By Shannon Stein, President
‘Tis the spring time. The birds are singing. The birds are chirping. The sun is in the air. The air is cool not too hot and not too cold. The days are longer and the nights shorter. Exercise that took place inside is now taking place outside. Baseball season is in full swing.
This time of year is known for “Spring Cleaning.” Spring Cleaning means different things for different people. For some it is cleaning out your closet or the garage. (I admit I need to do both!) For others it is a time of reflection to think about where you are in your life and to contemplate where you are going. For others, it begins the countdown to summer vacation. (Though for most of us we still work through the summer.)
As lawyers we are busy thinking about our clients, running our offices, dealing with opposing counsel and of course managing our personal lives as well. We often do not “Spring Clean” things that are most important to our practice such as our retainer agreements.
When was the last time you read your retainer agreement? Is it up to date, meaning do you still follow the terms in it? The following are some requirements that each retainer agreement should have.
In non-contingent matters, Section 6148 of the Business and Professions Code requires California attorneys to have written fee agreements with their clients whenever the client’s total expense, including fees, will foreseeably exceed $1,000 and to provide a duplicate copy of the fully executed agreement to the client.
The fee agreement must state:
(a) Any basis for compensation including, but not limited to, hourly rates, statutory or flat fees, and other standard rates, fees and charges;
(b) The general nature of the legal services to be provided to the client;
(c) The responsibilities of attorney and client under the agreement.
Section 6148(b) requires attorneys to provide their clients with written billing statements. A client may request such statements at minimum intervals of 30 days. The attorney must provide a statement within 10 days after demand. All statements, whether requested by the client or not, must state "...the amount, rate and basis for calculation or other method of determination of the attorneys fees and costs." (subd.(b)). (On a side note, this is also a good time, to insure that your bills are going out timely. In my practice, I send out bills the first week of the preceding month of work. I am sad to say that I have taken over many cases from other lawyers where the lawyer took a client’s retainer agreement and yet never provided the client with a bill.)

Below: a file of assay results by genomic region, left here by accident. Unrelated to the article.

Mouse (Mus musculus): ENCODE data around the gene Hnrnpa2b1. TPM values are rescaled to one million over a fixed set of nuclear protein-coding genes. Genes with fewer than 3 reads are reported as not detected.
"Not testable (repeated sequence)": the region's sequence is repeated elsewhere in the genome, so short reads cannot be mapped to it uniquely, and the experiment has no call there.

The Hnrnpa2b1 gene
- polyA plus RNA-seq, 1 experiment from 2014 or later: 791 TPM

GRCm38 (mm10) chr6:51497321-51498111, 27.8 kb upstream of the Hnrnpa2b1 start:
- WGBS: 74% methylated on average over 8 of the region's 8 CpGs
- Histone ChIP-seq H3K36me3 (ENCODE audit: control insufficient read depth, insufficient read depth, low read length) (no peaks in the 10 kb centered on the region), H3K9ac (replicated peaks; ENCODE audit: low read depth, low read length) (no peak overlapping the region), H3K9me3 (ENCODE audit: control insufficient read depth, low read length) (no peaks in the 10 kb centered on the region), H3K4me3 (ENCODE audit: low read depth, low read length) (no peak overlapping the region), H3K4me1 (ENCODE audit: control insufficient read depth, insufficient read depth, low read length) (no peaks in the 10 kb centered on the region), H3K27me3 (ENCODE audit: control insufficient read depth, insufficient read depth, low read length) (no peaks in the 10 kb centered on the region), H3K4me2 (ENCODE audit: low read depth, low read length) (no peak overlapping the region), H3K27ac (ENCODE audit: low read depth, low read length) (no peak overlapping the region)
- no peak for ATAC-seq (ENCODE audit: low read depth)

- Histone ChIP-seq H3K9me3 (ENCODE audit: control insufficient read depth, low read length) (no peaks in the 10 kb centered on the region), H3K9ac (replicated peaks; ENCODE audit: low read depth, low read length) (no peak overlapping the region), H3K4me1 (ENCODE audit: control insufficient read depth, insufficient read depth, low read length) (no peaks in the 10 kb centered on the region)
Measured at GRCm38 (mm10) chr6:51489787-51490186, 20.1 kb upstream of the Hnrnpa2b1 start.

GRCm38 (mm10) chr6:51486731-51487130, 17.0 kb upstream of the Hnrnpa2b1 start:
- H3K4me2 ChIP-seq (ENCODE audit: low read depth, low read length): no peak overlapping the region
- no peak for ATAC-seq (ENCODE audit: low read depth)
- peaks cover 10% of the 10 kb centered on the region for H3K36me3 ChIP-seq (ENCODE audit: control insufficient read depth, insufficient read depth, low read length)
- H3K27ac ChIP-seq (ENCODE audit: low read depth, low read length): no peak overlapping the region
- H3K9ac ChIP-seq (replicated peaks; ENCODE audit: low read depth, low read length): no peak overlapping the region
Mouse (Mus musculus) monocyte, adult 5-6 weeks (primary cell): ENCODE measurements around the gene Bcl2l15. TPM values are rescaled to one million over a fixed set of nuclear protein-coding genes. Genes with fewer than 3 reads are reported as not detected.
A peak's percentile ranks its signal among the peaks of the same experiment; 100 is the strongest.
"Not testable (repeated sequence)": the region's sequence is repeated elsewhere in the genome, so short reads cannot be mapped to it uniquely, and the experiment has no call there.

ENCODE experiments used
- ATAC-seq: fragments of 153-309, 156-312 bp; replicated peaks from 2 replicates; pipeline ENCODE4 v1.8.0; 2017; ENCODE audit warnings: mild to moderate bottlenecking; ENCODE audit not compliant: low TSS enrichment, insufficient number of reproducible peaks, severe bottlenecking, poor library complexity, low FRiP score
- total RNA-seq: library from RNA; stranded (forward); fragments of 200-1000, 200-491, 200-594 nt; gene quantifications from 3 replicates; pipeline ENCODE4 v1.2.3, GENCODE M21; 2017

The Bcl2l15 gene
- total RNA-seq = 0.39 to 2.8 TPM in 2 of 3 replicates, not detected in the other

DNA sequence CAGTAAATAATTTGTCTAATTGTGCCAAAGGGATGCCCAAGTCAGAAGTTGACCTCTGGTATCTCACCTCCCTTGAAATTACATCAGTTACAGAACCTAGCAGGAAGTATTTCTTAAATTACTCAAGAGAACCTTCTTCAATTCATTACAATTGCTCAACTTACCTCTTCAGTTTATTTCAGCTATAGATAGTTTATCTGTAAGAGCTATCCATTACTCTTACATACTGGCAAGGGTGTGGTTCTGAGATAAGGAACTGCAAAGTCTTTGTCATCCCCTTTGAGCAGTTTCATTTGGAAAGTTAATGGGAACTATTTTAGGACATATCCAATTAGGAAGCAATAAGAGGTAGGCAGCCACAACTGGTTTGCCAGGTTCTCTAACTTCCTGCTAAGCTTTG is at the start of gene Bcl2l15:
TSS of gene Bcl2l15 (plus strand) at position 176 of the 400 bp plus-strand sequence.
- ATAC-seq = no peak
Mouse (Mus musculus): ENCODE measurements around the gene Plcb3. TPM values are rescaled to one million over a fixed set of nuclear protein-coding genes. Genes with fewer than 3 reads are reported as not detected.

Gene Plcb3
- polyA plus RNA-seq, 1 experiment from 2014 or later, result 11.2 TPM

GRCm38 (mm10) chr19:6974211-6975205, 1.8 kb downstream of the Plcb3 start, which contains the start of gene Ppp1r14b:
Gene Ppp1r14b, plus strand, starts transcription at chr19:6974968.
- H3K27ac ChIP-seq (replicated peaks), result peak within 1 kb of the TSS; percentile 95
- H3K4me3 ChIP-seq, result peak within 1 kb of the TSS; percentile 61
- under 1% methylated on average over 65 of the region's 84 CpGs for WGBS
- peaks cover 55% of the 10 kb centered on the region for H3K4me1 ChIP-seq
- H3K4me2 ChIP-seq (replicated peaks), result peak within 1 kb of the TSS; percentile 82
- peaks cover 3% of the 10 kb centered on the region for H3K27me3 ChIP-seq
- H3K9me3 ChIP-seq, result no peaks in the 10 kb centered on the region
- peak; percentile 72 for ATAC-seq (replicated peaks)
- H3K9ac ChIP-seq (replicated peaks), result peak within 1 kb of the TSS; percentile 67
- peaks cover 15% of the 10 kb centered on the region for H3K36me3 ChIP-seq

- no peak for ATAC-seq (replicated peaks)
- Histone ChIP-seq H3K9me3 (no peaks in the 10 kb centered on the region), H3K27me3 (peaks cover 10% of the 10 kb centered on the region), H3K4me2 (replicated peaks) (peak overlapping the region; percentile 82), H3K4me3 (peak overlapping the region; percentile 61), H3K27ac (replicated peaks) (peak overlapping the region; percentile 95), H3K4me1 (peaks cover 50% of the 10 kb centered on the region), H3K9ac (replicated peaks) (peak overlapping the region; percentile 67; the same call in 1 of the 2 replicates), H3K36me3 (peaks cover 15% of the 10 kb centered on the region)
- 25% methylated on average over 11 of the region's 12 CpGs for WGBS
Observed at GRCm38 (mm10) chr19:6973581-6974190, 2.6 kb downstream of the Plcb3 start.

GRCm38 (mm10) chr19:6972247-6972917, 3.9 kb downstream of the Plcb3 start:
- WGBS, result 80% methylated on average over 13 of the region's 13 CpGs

In contingency fee agreements, Section 6147 of the Business and Professions Code contains the same requirements as non-contingency fee agreements (discussed above), including the requirement of a written fee agreement and a duplicate copy of the executed agreement being provided to the client.
There are additional requirements for contingency fee agreements. The agreement must include:
(a) A statement of the contingency fee percentage amount.
(b) A statement as to how disbursements and costs will affect the contingency fee and the client’s recovery.
(c) A statement as to what extent, if any, the client could be required to pay any compensation to the attorney for related matters that arise out of their relationship not covered by their contingency fee agreement. This may include any amounts collected for the client by the attorney.
(d) Unless the claim is subject to the provisions of Business and Professions Code Section 6146 (Claim Against Health Care Provider), a statement that the fee is not set by law but is negotiable between attorney and client.
(e) If the claim is subject to Section 6146, a statement that the rates set forth in that section are the maximum limits for the contingency fee and that the attorney and client may negotiate a lower rate. If the matter involves a claim for injury or damage against a health care provider based upon negligence, the attorney should carefully review Business and Professions Code Section 6146.1.
Another important aspect of your retainer agreement is making sure that if you do not carry malpractice insurance that you include that in your retainer agreement. California Rule of Professional Conduct 3-410 requires that California attorneys who know or should know that they do not have professional liability insurance must inform a client in writing, at the time the client engages the attorney, that the attorney does not have professional liability insurance whenever it is reasonably foreseeable that the total amount of legal representation in the client’s matter will exceed four hours.
It is also important that the agreement be signed by both you and your client to make it enforceable.
The State Bar website has sample retainer agreements for you to view. There also are attorneys in the area who specialize in attorney conduct who are willing to review your retainer agreement. You can contact the SCCBA Lawyer Referral Service for names of attorneys.
I hope that you all enjoy the May sunshine and have fun with your “spring cleaning.”